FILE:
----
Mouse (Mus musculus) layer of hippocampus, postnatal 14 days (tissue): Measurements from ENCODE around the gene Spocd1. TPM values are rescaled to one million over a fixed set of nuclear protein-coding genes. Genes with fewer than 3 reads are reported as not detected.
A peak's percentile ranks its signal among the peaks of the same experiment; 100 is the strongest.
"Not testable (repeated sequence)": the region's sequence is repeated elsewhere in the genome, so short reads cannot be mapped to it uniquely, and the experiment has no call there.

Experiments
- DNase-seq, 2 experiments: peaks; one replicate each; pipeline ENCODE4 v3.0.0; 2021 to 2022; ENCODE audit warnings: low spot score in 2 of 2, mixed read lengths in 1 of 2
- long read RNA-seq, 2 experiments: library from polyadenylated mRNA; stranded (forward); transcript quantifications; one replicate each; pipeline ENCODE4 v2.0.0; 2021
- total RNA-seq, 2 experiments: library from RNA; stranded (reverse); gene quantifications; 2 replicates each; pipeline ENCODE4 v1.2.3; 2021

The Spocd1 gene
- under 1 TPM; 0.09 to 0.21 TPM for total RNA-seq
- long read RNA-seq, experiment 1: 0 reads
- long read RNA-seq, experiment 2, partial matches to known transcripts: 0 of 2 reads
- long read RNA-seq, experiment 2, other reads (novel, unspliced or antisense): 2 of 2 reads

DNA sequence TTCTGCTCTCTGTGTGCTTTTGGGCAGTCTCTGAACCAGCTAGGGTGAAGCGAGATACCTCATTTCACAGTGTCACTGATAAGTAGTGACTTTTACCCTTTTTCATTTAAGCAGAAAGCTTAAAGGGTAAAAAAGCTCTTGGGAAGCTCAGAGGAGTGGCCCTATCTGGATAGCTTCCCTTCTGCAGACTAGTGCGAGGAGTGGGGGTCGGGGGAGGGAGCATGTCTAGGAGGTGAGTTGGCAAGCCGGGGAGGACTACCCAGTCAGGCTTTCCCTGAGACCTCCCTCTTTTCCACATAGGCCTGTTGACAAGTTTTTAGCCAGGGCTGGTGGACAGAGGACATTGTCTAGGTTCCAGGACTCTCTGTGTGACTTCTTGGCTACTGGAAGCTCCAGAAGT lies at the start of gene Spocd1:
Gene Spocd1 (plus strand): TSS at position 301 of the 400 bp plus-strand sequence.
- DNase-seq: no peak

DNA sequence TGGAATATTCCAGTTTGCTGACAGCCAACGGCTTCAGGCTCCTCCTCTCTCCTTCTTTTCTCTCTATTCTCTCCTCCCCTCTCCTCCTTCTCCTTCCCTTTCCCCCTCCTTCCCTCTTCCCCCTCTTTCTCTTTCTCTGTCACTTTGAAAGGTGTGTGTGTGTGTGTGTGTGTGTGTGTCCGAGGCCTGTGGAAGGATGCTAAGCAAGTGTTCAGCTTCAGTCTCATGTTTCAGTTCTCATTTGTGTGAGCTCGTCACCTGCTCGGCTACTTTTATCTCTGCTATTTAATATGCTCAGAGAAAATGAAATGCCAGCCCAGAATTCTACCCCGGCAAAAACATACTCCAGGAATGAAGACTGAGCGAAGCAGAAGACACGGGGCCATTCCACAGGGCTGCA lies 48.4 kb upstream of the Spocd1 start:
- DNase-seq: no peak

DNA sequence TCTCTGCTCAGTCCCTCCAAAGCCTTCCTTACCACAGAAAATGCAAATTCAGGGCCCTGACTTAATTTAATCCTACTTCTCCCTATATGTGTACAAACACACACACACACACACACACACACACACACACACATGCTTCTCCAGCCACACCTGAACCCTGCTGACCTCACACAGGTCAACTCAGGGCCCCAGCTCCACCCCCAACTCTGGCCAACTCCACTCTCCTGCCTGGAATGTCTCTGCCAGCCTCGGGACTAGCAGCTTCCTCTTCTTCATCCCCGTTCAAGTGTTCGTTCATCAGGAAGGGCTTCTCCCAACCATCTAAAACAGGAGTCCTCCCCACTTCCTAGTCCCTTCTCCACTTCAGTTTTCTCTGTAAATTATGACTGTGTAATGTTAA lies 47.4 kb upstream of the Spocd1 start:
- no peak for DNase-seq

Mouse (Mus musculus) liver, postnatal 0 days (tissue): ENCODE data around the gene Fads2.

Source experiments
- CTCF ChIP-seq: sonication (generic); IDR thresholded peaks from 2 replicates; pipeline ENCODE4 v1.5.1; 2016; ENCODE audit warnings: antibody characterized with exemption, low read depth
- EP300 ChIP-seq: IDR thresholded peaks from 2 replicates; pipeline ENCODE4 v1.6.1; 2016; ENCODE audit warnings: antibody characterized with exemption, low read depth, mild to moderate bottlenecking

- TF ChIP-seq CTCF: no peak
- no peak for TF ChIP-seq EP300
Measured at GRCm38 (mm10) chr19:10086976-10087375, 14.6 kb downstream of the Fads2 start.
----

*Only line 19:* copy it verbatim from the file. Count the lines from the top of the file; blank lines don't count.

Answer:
- no peak for DNase-seq